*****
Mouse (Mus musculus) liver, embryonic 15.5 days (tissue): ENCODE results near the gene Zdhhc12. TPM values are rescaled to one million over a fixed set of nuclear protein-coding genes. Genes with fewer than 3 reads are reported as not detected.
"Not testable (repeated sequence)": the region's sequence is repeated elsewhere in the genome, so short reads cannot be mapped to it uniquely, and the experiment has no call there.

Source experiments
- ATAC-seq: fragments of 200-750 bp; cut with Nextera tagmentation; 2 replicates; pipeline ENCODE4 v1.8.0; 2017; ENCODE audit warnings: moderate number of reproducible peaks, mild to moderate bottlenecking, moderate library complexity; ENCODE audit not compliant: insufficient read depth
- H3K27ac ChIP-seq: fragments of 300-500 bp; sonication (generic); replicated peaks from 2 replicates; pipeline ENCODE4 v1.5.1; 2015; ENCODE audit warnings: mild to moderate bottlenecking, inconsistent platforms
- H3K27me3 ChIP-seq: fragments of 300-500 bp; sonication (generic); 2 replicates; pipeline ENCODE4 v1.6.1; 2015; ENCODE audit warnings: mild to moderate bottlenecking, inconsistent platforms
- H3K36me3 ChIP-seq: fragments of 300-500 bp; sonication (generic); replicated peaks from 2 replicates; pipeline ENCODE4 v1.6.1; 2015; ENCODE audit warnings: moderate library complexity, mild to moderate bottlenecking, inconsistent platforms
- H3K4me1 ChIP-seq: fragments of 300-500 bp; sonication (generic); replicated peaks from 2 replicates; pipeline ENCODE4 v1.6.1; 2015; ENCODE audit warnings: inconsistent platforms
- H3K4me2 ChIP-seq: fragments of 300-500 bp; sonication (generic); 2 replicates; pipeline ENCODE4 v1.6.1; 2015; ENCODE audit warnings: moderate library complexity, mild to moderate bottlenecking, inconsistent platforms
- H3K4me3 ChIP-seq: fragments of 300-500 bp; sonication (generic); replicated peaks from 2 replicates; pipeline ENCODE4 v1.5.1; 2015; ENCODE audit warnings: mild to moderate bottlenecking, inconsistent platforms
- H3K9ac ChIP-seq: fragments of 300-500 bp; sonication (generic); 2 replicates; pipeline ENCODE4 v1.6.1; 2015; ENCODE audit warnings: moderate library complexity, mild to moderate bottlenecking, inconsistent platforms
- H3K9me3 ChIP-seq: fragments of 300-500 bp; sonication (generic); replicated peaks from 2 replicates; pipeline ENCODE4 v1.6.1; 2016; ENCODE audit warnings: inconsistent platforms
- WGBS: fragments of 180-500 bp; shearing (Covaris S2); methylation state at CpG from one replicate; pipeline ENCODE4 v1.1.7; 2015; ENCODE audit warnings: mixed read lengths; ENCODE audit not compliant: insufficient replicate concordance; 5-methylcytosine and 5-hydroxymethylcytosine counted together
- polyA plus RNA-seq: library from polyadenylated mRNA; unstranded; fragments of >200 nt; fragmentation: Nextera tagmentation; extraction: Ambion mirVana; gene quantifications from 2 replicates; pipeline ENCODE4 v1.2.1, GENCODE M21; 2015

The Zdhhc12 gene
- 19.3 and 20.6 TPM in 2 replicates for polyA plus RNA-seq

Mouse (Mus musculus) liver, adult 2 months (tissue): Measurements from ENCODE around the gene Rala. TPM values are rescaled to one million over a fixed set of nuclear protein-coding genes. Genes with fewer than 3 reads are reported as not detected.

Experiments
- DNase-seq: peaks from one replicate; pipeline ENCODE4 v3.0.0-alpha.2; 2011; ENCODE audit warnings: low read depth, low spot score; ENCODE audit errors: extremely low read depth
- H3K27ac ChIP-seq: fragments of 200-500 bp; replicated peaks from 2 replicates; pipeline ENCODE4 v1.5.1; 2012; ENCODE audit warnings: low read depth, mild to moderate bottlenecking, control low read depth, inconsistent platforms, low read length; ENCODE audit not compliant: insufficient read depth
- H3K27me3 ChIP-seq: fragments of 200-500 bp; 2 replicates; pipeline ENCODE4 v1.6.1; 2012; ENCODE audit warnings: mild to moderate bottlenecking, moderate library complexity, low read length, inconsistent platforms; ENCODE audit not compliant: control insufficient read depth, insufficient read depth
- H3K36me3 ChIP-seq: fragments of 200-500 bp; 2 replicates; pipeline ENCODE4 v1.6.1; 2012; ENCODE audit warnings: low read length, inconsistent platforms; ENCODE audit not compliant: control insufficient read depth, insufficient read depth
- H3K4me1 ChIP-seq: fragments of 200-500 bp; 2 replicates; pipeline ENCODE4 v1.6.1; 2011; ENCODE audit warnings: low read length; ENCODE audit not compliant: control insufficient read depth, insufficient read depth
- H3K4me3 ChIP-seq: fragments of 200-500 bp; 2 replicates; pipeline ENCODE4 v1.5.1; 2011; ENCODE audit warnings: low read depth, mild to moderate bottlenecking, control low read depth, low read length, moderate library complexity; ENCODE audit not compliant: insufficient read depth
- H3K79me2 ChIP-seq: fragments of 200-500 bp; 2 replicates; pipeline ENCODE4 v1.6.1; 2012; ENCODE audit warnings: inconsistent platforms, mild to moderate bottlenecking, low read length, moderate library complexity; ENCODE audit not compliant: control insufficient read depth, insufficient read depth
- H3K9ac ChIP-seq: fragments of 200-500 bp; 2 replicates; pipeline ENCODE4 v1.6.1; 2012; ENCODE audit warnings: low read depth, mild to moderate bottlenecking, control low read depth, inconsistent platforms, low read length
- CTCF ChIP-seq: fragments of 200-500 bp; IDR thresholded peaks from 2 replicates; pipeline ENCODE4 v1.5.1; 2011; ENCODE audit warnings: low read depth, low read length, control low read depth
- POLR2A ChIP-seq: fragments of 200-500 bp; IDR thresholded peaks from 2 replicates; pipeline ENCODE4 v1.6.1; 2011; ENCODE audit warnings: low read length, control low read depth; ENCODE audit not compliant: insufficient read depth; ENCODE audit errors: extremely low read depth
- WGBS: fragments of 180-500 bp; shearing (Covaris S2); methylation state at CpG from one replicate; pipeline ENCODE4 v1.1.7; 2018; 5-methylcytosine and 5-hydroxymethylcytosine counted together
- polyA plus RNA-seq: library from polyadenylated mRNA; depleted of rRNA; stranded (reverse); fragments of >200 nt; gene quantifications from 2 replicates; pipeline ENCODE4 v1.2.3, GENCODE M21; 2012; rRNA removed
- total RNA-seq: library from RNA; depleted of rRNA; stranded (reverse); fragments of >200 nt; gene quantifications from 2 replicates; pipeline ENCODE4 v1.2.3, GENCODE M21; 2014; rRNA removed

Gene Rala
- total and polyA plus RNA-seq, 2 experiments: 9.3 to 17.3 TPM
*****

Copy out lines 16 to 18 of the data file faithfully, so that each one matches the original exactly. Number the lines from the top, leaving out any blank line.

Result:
- 19.3 and 20.6 TPM in 2 replicates for polyA plus RNA-seq

Mouse (Mus musculus) liver, adult 2 months (tissue): Measurements from ENCODE around the gene Rala. TPM values are rescaled to one million over a fixed set of nuclear protein-coding genes. Genes with fewer than 3 reads are reported as not detected.

Experiments